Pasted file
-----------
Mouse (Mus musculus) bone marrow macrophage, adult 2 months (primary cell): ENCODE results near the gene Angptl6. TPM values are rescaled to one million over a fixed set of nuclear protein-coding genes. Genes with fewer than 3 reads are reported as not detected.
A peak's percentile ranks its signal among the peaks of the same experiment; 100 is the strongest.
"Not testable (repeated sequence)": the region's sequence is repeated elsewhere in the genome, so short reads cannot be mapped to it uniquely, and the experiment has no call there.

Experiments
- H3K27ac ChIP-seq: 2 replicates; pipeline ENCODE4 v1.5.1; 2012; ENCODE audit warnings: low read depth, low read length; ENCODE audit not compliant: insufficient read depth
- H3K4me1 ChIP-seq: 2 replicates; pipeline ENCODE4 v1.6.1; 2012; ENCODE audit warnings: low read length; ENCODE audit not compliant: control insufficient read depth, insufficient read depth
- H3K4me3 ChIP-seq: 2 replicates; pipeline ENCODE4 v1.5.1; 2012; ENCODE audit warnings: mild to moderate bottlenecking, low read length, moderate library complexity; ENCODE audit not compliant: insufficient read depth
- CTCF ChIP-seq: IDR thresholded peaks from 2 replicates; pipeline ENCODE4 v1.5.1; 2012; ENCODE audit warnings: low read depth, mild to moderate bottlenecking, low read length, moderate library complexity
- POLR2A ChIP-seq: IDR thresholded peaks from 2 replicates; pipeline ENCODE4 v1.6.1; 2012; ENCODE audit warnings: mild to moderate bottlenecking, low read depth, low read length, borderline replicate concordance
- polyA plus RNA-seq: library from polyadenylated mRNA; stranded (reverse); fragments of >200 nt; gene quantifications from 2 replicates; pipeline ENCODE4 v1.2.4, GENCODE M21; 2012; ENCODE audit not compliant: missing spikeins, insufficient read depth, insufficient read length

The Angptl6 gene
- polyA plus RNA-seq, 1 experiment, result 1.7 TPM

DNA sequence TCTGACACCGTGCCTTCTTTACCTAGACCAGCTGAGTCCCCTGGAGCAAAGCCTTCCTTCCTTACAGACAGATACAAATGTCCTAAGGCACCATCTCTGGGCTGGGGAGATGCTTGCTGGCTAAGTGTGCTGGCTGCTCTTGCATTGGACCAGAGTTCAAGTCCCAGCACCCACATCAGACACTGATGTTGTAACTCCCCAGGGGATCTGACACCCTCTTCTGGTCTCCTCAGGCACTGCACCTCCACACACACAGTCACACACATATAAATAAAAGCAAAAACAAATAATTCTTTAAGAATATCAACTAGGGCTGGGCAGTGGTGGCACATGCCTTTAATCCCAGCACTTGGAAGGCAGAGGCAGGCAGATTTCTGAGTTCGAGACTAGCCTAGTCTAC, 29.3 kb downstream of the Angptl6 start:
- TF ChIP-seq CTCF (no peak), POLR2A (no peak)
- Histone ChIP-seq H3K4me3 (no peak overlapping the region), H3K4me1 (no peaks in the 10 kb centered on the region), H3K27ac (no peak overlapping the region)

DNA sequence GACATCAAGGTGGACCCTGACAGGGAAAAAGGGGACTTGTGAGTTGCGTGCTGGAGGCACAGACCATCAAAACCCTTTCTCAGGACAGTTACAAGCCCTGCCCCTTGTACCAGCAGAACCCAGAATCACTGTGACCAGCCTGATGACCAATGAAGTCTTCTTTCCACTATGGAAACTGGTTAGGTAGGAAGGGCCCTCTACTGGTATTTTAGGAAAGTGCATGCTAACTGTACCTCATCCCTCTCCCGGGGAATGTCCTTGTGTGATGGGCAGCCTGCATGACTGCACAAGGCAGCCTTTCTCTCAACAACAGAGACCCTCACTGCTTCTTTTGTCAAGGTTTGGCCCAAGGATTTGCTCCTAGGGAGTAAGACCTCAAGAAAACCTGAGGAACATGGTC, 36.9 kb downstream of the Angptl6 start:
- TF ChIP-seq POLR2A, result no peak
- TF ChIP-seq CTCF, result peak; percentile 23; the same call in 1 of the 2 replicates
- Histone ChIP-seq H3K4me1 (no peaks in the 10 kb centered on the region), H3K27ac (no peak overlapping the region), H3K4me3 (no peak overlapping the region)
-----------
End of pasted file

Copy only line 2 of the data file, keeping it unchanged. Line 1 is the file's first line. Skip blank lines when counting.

A peak's percentile ranks its signal among the peaks of the same experiment; 100 is the strongest.